Image: Christian Wiediger via Unsplash/Photomosh
Image: Christian Wiediger via Unsplash/Photomosh

Somalia bans TikTok, Telegram over ‘horrific' content

Somalia announced on Sunday a ban against social media platforms TikTok and Telegram, as well as the online betting platform 1XBet, saying they’re used by “terrorists” to spread “horrific images and misinformation.”

“These platforms have changed the lives of Somali youths and have caused some of them to lose their lives,” the country’s Ministry of Communications and Technology said in a statement.

The decision to ban the platforms was made amidst the country's military and political unrest, as the Somali government battles the al-Shabaab militant group. Just last week, Somalia’s president revealed a plan to eliminate the al-Shabaab group — which currently controls large parts of the country — within the next five months.

Al-Shabaab, which is linked to al-Qaeda and came to prominence in 2006 during the War in Somalia, often uses TikTok and Telegram to post about their activities. Russia-founded online gambling company 1XBet is popular in Somalia for betting on soccer matches.

Somali internet service providers must enforce the bans by August 24 or potentially face legal consequences.

Other African countries have voiced concerns about TikTok, a video hosting service owned by the Chinese company ByteDance. Earlier this month, Senegal suspended TikTok due to worries that the platform was fueling violent protests in the country.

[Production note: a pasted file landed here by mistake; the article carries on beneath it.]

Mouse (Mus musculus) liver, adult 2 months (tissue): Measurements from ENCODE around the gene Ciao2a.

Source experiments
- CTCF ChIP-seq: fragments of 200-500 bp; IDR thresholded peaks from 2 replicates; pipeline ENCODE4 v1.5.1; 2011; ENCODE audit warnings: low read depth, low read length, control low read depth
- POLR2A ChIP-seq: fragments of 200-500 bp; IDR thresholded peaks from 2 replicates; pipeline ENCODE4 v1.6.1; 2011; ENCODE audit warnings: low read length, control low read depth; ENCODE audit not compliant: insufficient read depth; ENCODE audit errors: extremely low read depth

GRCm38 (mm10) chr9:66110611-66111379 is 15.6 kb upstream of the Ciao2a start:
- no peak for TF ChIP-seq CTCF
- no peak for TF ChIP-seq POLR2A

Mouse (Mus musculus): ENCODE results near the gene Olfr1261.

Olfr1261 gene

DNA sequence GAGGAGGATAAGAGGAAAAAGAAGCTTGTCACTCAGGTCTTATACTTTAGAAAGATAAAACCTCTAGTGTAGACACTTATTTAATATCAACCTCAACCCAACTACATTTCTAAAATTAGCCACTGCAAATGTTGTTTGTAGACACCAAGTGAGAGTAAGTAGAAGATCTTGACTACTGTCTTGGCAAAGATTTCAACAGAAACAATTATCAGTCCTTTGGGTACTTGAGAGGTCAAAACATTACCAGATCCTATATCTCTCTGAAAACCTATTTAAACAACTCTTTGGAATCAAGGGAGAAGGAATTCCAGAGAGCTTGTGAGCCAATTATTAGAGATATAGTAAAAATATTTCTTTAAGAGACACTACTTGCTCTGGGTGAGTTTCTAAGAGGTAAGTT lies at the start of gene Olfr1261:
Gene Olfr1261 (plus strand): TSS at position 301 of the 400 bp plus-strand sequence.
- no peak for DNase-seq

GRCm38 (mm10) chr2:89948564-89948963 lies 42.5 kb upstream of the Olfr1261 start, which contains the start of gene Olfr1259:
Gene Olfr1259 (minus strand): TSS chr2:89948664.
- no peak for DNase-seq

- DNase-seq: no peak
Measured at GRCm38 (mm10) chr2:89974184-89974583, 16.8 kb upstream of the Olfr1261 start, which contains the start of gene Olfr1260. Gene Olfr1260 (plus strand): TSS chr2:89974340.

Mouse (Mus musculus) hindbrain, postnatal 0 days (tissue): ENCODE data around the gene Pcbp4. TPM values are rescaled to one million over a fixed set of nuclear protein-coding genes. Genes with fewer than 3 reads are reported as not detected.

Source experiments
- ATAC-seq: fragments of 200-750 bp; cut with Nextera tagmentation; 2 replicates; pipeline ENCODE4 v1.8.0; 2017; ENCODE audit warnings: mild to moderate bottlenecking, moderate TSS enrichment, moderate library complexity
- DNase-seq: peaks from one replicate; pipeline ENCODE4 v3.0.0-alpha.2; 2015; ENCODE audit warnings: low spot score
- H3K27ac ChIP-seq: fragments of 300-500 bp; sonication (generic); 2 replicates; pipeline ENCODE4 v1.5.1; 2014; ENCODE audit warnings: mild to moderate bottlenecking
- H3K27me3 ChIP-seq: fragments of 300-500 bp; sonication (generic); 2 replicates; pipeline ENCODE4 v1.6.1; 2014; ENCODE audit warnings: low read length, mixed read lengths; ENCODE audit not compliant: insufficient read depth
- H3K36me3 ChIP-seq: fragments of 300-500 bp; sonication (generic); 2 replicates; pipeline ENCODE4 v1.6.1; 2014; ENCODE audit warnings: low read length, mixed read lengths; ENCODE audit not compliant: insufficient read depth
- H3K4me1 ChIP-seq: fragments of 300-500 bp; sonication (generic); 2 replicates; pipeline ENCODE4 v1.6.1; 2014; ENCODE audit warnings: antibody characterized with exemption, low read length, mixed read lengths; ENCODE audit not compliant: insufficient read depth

Kenya is also considering banning TikTok over its alleged promotion of "inappropriate" behavior and the sharing of user information with a third-party company without obtaining users' consent.

TikTok is dealing with legal actions globally. Back in April, the U.K. imposed a $15.8 million fine on the company for mishandling children's data. The U.S. and several cities, including New York, have banned government employees from using the app due to concerns that ByteDance might be sharing user data with the Chinese government.

The company’s CEO told U.S. lawmakers in March that ByteDance "isn't owned or controlled by the Chinese government."

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Daryna Antoniuk

Daryna Antoniuk

is a reporter for Recorded Future News based in Ukraine. She writes about cybersecurity startups, cyberattacks in Eastern Europe and the state of the cyberwar between Ukraine and Russia. She previously was a tech reporter for Forbes Ukraine. Her work has also been published at Sifted, The Kyiv Independent and The Kyiv Post.